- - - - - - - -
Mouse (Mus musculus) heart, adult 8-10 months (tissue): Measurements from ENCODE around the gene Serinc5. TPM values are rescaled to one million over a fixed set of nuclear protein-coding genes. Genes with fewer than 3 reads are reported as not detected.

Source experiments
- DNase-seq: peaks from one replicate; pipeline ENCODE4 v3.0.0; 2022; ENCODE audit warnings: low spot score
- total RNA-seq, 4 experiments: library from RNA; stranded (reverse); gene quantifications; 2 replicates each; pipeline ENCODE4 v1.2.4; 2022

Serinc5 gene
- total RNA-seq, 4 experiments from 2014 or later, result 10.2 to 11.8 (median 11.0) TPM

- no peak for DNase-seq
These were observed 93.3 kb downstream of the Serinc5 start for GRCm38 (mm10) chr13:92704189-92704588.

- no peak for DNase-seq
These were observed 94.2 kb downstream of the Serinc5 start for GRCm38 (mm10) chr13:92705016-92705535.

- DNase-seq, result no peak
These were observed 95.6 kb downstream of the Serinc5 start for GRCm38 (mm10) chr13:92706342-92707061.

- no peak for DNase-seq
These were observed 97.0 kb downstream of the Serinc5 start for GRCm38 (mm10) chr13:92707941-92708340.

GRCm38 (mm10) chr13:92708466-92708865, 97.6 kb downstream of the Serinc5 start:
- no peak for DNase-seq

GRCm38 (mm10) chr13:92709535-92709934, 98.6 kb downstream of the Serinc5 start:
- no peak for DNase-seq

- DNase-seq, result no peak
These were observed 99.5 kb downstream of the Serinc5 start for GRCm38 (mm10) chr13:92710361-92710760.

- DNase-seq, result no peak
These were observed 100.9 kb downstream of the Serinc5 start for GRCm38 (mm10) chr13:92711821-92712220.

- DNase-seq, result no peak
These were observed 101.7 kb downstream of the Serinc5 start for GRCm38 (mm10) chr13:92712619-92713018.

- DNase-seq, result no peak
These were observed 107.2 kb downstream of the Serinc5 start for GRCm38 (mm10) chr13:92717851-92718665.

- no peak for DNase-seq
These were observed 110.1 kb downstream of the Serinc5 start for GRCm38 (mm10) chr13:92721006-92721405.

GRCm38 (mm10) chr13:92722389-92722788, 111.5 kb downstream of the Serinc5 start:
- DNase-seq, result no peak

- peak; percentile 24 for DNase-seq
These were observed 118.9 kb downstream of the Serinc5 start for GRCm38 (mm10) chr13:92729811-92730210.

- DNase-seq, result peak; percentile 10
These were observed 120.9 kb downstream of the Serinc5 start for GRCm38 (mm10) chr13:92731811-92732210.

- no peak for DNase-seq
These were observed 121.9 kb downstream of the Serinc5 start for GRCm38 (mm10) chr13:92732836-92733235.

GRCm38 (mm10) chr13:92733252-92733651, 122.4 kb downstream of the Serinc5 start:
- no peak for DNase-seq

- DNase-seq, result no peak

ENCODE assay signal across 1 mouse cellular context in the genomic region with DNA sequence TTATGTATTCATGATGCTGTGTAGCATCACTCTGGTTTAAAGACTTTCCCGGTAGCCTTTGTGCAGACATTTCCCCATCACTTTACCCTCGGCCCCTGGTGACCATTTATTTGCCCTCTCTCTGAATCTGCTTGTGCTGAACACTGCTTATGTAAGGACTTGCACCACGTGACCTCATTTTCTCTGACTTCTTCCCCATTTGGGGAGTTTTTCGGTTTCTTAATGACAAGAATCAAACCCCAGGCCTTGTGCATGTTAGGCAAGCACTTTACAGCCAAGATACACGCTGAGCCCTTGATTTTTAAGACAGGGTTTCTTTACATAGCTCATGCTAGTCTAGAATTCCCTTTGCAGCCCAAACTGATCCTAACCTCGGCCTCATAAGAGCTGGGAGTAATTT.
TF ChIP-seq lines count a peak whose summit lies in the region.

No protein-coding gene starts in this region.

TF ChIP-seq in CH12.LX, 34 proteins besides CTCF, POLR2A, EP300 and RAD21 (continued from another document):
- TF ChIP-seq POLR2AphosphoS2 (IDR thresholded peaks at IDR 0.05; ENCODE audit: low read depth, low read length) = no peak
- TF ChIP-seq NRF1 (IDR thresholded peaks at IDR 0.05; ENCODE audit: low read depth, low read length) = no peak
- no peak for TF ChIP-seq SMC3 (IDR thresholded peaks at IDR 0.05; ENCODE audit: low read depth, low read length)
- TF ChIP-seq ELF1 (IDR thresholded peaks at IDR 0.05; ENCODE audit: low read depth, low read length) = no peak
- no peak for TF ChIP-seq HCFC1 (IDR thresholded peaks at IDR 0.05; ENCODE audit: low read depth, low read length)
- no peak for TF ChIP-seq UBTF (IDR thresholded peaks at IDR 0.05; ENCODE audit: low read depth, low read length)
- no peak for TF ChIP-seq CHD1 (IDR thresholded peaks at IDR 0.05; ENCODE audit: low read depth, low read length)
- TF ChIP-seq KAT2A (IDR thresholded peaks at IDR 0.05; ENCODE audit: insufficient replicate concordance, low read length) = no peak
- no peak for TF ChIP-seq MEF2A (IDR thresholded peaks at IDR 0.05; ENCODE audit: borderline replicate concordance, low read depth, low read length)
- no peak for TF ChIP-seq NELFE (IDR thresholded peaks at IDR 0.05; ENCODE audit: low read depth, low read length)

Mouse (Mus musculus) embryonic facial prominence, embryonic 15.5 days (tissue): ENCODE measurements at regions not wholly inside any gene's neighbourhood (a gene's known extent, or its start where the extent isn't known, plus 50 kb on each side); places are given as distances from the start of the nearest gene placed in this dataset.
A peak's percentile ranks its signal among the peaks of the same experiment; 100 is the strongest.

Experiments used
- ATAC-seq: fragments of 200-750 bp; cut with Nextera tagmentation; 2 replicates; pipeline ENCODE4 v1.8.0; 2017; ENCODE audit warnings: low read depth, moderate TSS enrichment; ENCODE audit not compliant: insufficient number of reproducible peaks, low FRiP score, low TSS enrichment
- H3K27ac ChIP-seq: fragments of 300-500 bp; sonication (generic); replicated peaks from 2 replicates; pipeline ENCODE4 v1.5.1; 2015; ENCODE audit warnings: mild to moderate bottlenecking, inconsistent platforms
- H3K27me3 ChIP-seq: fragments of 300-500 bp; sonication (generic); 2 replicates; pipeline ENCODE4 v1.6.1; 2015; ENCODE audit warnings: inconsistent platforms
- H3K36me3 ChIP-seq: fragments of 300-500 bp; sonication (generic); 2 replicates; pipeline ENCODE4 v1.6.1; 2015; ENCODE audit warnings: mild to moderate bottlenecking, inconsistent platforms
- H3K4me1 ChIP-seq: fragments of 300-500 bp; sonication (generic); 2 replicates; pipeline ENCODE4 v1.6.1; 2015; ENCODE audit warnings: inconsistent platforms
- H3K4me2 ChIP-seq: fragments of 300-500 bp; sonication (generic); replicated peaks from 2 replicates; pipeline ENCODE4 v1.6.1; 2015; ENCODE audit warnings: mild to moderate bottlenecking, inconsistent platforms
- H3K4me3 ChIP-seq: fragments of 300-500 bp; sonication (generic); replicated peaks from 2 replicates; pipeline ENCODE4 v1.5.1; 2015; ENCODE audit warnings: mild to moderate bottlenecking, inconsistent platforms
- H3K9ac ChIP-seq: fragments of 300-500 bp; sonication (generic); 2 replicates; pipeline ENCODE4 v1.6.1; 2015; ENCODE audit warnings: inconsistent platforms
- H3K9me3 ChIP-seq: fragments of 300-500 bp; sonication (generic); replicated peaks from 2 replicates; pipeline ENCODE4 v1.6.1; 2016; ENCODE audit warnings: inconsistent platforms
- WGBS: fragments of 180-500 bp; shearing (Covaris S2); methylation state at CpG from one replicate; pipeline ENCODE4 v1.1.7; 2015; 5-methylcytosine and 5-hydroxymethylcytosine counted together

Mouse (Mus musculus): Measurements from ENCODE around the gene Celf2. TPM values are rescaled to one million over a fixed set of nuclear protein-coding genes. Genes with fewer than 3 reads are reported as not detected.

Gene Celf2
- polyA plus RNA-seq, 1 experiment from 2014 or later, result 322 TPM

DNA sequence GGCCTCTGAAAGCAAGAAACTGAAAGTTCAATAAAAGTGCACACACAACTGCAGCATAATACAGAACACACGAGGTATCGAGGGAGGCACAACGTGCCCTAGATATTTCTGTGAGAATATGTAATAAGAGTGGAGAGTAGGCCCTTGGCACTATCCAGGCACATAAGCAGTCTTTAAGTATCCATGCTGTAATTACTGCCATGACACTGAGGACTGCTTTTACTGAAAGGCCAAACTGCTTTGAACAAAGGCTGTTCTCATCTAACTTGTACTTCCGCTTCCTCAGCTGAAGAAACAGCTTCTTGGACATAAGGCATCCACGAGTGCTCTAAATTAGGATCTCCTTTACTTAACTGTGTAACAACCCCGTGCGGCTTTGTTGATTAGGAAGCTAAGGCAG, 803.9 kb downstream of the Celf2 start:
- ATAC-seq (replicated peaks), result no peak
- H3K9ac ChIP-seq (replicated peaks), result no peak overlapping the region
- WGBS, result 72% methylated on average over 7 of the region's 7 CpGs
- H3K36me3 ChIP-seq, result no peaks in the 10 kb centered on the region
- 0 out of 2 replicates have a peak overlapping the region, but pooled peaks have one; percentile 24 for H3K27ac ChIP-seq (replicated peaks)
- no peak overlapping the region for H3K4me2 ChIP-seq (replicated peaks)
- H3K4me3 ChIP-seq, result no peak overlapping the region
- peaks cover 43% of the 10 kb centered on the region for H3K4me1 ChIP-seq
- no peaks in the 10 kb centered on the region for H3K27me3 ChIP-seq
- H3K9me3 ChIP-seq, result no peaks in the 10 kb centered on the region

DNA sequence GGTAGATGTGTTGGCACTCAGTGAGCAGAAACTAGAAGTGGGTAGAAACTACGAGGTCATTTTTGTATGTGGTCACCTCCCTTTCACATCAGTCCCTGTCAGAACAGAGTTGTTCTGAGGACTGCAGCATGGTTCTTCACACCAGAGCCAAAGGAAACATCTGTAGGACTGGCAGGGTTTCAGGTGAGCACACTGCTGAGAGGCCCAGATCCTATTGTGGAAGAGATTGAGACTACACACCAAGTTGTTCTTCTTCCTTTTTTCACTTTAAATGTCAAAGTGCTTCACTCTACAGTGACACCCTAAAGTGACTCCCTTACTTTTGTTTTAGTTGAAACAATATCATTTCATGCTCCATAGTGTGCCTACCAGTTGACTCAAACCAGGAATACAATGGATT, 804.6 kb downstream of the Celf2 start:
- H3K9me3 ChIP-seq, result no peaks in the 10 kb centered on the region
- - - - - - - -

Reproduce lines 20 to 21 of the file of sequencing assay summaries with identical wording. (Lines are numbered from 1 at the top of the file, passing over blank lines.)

These were observed 99.5 kb downstream of the Serinc5 start for GRCm38 (mm10) chr13:92710361-92710760.

- DNase-seq, result no peak